Shame Vs Neediness

I feel like I am in a constant battle between acting on my feelings of neediness versus acting (or not acting) based on my feelings of shame.

Both are two of the strongest most intensely painful feelings on my spectrum of feelings, and yet both pull me in ways that are totally opposite from one another.

The neediness compels me to reach out to the people I rely on the most, to rely on them for my every need, to regress to my childlike state – yearning to be comforted, soothed, held, loved. I act like a baby trying to get her baby needs met. They can never be met. It breeds my attachment pain. And deep deep shame.

The shame drives me to cut myself off from needing anyone at all, to block myself from reaching out even when I need support, to shy away from the world and not let people into mine. The shame makes me want to be treated negatively, to be hurt, to be used and mistreated. The shame breeds shame.

I feel shame for being so needy, or I feel needy and alone for disconnecting myself because of the shame – and the spiral perpetuates.

I think the neediness and shame paradox is one of my biggest struggles; it infiltrates into many aspects of my life and dictates much of what I do (and do not) do. It is a lonely place to be. Stuck in the middle of an endless tug of war, it is certainly a catch 22 – I just cannot win.

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11 thoughts on “Shame Vs Neediness

  1. I can relate to your struggle of these two opposing aspects- I’m just the same. Quite how to fix the problem I’m not quite sure, if you ever figure it out let me know! I’m right here with ya 💙💜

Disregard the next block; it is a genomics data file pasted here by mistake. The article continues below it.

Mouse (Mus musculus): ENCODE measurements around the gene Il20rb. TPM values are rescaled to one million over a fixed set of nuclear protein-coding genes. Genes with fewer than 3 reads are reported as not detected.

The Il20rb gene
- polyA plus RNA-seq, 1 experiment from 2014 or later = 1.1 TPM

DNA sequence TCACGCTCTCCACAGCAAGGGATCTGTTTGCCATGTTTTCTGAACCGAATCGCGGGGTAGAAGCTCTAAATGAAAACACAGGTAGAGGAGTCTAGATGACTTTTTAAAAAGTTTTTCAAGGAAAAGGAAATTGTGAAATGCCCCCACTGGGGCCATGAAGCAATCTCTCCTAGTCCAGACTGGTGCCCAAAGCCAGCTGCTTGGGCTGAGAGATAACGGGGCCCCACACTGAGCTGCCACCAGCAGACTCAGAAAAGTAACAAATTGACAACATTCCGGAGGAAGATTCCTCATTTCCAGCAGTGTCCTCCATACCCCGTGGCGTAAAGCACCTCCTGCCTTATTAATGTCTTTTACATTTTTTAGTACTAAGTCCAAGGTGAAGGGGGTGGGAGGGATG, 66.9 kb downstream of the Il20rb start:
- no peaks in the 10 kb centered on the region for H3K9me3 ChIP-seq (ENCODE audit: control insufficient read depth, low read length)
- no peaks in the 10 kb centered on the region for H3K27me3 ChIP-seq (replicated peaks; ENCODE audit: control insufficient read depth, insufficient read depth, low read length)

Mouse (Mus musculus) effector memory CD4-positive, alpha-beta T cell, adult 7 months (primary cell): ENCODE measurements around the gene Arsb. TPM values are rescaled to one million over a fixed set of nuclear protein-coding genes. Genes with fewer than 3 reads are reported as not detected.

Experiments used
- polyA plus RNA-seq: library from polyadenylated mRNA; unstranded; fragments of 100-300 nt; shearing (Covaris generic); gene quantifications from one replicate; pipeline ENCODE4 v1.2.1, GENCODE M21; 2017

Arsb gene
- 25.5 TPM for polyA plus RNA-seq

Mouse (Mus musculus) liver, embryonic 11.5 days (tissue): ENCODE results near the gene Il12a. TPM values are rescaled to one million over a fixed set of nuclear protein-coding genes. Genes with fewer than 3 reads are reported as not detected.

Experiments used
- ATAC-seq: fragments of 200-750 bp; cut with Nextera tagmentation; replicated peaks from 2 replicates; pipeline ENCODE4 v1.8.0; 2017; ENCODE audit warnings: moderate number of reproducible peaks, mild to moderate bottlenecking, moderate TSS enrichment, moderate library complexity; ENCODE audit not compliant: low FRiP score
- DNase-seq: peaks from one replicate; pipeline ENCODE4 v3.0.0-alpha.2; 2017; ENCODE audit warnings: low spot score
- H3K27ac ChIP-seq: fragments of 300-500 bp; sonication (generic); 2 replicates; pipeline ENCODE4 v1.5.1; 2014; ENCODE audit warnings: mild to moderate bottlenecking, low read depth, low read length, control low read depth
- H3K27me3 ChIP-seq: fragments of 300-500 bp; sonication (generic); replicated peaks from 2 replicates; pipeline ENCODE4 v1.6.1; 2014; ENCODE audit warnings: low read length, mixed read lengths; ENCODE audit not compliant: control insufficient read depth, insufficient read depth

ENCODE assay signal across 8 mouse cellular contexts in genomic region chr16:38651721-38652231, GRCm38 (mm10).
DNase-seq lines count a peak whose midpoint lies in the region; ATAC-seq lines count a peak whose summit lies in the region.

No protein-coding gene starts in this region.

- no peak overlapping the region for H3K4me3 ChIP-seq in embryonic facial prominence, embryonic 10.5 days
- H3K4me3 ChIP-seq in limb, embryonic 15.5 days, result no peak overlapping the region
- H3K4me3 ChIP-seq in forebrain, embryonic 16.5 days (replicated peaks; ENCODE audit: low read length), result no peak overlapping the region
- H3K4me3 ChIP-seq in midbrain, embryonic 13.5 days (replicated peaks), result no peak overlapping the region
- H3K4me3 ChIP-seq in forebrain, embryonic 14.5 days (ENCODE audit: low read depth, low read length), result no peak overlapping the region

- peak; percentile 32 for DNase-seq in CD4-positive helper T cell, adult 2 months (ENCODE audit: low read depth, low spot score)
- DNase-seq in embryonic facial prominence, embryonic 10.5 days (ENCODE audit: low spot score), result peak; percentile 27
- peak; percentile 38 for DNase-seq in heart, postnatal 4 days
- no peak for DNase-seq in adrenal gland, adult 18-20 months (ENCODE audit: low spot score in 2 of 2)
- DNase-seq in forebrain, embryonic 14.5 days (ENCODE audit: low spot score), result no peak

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  2. Hello there! I’m from the US and I happened upon your blog looking up ABC Please. I’ve been in DBT for about 3 and a half years now. I had graduated to level 3 and was on a “by need” basis with my therapist but things kind of went haywire after the school year ended for me (I’m in college) and I’m trying to get back into stage 2 which doesn’t require quite as much of a wait as it would going into stage 1.

    I identify so much with this. I’m married with two kids and asking my husband for anything, relying on him for anything has become very difficult. At times, he can be rather resentful so I end up holding a lot of my feelings in until I can’t anymore. Our electricity was turned off about a month ago because he didn’t pay the bill and I just couldn’t cope. I shut down. It didn’t help he didn’t validate me and even tried to keep me from getting emotional help because he didn’t want me to tell anyone. I couldn’t say anything to him because he would get defensive. I couldn’t call my sister because he told me not to. And when I called the coaching phone (where you could call and get a return call from a therapist to help with skills in a crisis), no one called back.

    Another incident a week or so later told me I needed to get back to group so I’m waiting to hear back on that. But oh, do I know that feeling of not wanting to ask ANYONE for help or when someone offers help, to be almost suspicious of it, expecting my welcome will wear out quickly. My family has done things in the past when I have relied on them that have me not wanting to ask for help at all. I HATE asking for help, being vulnerable in anyway. And that shame and fear of “being a burden” oftentimes prevents me from asking for help when I really DO need it.